FDA Approvals Jumped 50% in 2023 Dominated by Novel Drug Nods for Pfizer


Pictured: FDA sign outside its headquarters/iStock, JHVEPhoto

The FDA approved 55 new treatments in 2023, representing a nearly 50% increase from the year before, hitting its highest number of approvals since the COVID-19 pandemic.

According to data from the Center for Drug Evaluation and Research (CDER), the FDA greenlit only 37 new drugs in 2022, down from 51 in 2021, 53 in 2020 and 48 in 2019. The agency hit a regulatory peak in 2018, approving 59 new drugs that year. Prior to 2022, the regulator last hit a low in 2016, when only 22 new drugs were approved.

Pfizer emerged as last year’s regulatory victor, securing seven FDA nods for novel drugs, excluding vaccines, label expansions and approvals for combination regimens with other therapies. According to an analysis by Fierce Pharma, Pfizer won more than twice as many approvals as any other company in 2023 and over each of the last three years.

The pharma giant’s regulatory haul includes Velsipity (etrasimod), approved in October 2023 for the treatment of moderate to severe ulcerative colitis. The oral S1P receptor modulator joined the Pfizer fold in December 2021, when the pharma bought Arena Pharmaceuticals for $6.7 billion.

Pfizer cashed in on another multibillion-dollar bet in March 2023, when the FDA approved the nasal spray Zavzpret (zavegepant) to treat migraine in adults. The pharma acquired Zavzpret, a small molecule CGRP receptor antagonist, from its $11.6 billion buyout of Biohaven.

Though not part of CDER’s list, Pfizer also won the FDA’s approval for its respiratory syncytial virus vaccine Abrysvo in June 2023, a month behind its main competitor GSK.

Outside of Pfizer’s impressive tally, the FDA also greenlit several big-ticket treatments in 2023 including Eli Lilly’s obesity treatment Zepbound (tirzepatide), approved for chronic weight management in November 2023. Lilly now joins Novo in forming a virtual duopoly dominating over the lucrative weight-loss market.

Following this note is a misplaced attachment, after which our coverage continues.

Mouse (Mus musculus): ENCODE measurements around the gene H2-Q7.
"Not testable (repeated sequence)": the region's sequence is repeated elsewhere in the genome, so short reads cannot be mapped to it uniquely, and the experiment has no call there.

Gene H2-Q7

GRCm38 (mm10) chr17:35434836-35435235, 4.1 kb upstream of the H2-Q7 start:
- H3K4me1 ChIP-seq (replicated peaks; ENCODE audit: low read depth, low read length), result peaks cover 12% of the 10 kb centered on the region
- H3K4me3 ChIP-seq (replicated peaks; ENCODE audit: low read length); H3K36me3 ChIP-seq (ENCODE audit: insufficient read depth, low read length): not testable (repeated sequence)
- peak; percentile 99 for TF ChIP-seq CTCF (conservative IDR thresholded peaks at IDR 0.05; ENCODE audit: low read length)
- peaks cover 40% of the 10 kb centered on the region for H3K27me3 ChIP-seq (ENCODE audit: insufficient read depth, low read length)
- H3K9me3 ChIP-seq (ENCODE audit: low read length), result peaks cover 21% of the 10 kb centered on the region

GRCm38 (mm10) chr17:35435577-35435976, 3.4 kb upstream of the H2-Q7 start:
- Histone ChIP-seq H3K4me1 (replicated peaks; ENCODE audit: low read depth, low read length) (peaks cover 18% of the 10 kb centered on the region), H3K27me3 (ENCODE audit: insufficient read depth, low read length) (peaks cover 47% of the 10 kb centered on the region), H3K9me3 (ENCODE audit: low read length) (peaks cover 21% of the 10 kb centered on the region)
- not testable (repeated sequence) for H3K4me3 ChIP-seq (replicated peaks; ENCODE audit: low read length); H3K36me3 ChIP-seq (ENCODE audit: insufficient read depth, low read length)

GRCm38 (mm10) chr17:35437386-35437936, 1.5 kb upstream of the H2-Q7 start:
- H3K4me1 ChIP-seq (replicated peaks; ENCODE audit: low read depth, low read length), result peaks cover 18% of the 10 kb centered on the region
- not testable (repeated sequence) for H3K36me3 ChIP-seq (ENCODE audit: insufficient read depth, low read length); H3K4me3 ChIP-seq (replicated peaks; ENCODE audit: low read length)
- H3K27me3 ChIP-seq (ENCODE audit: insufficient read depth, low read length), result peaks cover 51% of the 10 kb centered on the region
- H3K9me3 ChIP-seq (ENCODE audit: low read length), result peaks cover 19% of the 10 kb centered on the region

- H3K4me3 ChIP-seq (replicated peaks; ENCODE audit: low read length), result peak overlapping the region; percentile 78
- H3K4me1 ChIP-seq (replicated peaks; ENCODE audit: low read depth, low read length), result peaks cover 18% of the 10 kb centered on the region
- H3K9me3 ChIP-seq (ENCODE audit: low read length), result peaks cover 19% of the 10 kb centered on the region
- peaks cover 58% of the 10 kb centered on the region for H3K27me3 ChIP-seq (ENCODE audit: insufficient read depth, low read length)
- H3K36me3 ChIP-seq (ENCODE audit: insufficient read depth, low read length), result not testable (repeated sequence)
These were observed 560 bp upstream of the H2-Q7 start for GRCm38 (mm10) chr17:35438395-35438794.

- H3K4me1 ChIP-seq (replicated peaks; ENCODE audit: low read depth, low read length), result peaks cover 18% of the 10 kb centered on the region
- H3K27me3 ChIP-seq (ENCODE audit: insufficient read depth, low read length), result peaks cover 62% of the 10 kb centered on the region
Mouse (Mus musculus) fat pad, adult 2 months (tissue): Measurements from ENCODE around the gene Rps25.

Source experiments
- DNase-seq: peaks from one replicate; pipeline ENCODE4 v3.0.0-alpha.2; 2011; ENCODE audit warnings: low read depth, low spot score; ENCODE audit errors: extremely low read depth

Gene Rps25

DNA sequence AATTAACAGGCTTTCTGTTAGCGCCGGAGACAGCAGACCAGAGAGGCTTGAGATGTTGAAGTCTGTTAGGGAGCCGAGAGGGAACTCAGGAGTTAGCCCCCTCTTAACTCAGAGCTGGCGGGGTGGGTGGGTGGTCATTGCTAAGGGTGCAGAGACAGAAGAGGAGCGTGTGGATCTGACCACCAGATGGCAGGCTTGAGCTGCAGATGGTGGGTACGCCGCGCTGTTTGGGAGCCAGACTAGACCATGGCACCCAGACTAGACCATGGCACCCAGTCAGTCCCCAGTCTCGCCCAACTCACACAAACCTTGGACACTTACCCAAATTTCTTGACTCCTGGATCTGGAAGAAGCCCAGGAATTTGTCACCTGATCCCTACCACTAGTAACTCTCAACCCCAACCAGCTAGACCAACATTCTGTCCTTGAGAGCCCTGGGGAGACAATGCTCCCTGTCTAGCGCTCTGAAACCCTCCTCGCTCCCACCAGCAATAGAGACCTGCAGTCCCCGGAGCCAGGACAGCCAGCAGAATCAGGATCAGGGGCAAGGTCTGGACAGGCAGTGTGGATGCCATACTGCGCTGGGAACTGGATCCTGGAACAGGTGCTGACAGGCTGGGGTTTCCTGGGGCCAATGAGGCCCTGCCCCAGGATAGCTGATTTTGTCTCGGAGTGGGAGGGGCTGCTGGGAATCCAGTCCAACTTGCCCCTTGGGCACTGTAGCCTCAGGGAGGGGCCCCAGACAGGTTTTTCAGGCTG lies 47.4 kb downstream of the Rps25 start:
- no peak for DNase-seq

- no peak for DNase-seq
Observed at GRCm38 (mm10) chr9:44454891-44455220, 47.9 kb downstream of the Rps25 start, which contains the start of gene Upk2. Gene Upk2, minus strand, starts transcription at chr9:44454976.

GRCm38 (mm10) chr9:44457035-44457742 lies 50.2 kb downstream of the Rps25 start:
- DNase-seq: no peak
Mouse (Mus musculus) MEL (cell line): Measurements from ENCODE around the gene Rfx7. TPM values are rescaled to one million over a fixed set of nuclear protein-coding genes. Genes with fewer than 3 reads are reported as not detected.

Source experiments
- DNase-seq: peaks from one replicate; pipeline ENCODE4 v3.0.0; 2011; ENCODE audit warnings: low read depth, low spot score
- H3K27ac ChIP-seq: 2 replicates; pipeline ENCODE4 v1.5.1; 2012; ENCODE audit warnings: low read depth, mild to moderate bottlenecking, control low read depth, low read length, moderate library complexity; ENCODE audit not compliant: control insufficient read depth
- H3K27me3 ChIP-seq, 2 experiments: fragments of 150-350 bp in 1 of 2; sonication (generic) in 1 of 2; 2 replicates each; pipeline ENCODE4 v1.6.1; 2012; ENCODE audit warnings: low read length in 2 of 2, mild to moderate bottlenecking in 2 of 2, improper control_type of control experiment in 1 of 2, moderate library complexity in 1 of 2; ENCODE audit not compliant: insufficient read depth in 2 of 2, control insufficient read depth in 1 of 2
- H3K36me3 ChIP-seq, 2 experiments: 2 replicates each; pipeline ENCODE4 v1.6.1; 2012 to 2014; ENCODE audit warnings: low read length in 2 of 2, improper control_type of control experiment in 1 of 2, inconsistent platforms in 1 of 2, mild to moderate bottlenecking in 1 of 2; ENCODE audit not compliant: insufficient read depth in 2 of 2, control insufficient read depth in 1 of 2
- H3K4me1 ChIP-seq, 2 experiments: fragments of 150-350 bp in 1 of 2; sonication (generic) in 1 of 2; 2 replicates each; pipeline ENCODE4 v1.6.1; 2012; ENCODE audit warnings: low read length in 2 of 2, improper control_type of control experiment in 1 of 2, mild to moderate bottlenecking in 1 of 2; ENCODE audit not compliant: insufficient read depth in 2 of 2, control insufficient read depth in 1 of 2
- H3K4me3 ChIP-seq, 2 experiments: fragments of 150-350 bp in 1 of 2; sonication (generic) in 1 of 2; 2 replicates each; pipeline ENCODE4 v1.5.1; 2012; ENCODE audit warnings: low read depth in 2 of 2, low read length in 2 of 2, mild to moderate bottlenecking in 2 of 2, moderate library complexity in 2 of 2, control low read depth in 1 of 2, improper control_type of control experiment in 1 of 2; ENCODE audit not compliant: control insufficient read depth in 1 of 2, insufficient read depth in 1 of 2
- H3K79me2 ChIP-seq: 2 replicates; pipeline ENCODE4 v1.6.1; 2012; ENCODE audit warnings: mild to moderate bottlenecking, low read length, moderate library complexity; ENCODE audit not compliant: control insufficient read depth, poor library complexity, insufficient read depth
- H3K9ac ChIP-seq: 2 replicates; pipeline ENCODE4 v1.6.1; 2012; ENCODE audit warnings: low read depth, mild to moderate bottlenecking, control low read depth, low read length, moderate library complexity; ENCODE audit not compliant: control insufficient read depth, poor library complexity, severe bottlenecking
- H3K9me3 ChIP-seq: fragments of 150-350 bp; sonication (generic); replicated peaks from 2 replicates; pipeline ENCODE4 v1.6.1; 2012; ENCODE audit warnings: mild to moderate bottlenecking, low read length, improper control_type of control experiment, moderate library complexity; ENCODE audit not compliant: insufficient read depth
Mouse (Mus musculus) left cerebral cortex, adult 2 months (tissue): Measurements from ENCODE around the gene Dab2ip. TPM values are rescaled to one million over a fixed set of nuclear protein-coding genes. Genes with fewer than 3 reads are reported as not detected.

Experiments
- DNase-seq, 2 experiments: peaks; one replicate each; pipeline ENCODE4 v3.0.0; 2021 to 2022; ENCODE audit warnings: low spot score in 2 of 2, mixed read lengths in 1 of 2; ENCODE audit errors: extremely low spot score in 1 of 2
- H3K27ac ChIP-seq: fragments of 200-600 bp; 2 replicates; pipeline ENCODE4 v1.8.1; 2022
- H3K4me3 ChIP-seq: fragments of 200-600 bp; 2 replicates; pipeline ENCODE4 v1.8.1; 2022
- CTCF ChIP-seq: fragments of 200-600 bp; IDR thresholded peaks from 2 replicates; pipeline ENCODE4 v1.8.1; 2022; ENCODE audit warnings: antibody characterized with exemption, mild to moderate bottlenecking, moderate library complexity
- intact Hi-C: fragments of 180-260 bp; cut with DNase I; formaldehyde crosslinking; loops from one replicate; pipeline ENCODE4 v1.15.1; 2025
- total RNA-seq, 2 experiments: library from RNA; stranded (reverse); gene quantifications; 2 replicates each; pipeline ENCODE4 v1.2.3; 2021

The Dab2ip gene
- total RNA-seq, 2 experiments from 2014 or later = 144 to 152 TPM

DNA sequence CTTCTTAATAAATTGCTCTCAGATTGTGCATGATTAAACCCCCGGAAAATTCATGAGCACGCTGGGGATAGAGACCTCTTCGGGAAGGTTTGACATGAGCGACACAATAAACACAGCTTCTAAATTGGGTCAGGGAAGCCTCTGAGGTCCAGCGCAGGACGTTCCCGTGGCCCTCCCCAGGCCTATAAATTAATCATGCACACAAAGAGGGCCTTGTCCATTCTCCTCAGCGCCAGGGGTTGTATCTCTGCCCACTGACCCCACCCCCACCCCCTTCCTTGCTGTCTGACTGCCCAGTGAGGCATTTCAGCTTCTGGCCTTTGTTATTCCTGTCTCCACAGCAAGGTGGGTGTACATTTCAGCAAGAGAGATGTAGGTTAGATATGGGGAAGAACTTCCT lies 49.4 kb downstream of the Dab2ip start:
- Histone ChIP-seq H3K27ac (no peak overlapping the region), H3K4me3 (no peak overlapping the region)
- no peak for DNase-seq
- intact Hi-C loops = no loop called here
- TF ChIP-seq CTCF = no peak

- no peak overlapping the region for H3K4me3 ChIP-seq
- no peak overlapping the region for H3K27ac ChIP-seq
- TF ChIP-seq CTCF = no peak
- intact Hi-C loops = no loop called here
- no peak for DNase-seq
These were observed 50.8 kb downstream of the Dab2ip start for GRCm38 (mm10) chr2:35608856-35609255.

The FDA in 2023 also approved Eisai and Biogen’s Alzheimer’s treatment Leqembi (lecanemab), granting it accelerated approval in January before converting it to full approval in July. Following traditional authorization, which opened up Medicare and Medicaid coverage for the anti-amyloid antibody, the partners have reported a dramatic increase in patient uptake.

Toward the end of 2023, the FDA also gave back-to-back approvals to two gene therapies for sickle cell disease—one for bluebird bio’s Lyfgenia (lovotibeglogene autotemcel) and the other for Vertex Pharmaceuticals and CRISPR Therapeutics’ Casgevy (exagamglogene autotemcel). Casgevy is also being reviewed for transfusion-dependent beta-thalassemia, with a verdict due on March 30, 2024.

However, capping off the busy year of approvals were a trio of rejections. On Dec. 21, 2023, the FDA handed Merck a Complete Response Letter for its chronic cough drug gefapixant, citing lack of “substantial evidence of effectiveness.” A few days later, the regulator likewise rejected Zealand Pharma’s dasiglucagon for children with congenital hyperinsulinism and Amgen’s Lumakras (sotorasib) for KRAS-mutated non-small cell lung cancer.

Tristan Manalac is an independent science writer based in Metro Manila, Philippines. He can be reached at tristan@tristanmanalac.com or tristan.manalac@biospace.com.

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